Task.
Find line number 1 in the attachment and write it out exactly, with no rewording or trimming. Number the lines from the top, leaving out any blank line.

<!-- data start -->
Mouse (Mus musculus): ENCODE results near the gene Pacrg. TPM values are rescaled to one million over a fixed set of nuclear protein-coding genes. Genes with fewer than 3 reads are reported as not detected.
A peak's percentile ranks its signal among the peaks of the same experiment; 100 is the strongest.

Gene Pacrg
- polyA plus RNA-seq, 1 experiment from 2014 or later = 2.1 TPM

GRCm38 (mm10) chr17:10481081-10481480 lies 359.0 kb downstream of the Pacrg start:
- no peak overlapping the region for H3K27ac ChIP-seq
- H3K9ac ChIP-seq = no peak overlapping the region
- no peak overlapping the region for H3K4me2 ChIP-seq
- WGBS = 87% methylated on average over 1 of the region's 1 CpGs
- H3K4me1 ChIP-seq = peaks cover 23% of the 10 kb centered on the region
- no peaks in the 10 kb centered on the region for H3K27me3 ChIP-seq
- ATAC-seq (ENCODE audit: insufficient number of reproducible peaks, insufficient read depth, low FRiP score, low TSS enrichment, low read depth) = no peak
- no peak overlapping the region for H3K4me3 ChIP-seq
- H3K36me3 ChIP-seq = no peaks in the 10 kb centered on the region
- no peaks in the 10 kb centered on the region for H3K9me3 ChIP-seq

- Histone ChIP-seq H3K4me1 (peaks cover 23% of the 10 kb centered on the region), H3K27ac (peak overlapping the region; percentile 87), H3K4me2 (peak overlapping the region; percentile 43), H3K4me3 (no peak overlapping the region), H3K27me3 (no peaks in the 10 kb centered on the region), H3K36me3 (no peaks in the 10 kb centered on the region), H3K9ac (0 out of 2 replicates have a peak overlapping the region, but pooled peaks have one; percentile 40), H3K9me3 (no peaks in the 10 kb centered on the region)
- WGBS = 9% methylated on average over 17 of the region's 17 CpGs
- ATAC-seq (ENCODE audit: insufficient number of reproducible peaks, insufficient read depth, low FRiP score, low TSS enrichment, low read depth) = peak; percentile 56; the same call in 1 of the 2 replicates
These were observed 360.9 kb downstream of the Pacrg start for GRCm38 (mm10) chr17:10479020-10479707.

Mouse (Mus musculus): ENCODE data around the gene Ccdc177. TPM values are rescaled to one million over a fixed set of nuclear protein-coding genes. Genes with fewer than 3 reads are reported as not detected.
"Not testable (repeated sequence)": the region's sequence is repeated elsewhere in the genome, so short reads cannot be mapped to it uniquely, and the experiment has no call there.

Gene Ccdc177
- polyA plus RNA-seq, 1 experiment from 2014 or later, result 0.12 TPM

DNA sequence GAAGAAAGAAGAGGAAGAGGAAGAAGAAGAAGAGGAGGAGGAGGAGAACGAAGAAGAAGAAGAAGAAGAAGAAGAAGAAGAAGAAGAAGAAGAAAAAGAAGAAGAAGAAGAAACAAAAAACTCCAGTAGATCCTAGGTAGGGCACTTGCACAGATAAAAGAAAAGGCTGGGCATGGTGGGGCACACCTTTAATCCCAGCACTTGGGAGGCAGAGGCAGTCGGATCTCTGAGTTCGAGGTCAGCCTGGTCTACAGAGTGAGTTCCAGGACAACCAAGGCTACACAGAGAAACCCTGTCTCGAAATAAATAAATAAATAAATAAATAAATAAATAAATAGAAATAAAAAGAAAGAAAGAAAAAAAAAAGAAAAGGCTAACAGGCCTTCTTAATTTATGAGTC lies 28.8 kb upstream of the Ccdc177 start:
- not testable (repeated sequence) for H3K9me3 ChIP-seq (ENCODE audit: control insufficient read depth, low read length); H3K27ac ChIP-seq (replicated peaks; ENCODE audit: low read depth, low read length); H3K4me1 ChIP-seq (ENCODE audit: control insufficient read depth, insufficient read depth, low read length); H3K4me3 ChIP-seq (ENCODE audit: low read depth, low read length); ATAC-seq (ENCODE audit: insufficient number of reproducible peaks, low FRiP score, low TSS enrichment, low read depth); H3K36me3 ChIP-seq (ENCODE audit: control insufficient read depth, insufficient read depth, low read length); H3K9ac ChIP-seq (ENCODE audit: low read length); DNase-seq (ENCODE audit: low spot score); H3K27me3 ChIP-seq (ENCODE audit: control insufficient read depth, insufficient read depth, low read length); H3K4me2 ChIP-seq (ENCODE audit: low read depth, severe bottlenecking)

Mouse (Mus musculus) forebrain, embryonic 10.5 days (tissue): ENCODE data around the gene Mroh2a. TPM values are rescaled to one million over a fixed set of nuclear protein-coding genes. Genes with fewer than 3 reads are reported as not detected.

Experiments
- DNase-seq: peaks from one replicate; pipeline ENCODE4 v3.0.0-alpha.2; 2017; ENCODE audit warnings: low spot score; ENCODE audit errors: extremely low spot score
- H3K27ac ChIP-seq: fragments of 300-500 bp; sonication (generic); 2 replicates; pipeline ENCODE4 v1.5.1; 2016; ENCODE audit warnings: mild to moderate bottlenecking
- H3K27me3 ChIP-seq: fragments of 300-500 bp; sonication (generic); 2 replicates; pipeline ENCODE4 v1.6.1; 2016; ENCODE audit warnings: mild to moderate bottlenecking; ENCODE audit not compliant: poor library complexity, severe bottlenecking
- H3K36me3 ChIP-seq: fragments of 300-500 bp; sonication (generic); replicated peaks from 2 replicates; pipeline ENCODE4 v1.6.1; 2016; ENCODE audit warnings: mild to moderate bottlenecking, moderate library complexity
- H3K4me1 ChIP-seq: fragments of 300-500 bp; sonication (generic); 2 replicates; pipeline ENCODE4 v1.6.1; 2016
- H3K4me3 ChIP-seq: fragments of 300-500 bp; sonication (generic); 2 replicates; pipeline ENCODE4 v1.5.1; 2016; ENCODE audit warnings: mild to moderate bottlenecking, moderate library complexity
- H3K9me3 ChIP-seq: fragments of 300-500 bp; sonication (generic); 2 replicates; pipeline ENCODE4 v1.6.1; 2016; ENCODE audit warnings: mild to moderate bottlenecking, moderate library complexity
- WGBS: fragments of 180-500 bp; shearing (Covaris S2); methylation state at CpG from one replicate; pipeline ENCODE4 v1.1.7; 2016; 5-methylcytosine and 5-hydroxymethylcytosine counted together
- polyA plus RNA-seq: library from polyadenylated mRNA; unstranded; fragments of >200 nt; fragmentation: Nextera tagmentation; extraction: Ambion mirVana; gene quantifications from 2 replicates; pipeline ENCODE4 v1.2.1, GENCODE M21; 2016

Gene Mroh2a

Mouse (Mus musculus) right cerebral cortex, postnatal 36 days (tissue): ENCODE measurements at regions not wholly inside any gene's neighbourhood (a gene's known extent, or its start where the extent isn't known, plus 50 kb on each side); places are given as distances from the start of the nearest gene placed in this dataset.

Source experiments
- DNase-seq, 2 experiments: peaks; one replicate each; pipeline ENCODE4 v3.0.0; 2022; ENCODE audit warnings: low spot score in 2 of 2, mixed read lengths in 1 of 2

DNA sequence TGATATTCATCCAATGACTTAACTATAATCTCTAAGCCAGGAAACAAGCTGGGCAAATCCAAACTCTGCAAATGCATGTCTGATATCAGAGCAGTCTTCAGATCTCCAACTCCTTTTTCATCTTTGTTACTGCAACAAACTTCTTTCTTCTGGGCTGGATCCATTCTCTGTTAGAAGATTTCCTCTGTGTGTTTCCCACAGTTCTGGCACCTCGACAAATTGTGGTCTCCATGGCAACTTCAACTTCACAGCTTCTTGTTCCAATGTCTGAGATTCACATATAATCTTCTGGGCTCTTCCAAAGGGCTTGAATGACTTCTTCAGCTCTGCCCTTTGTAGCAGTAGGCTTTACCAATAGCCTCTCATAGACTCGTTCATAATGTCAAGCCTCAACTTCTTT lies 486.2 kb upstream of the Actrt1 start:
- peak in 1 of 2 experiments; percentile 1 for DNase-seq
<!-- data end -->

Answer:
Mouse (Mus musculus): ENCODE results near the gene Pacrg. TPM values are rescaled to one million over a fixed set of nuclear protein-coding genes. Genes with fewer than 3 reads are reported as not detected.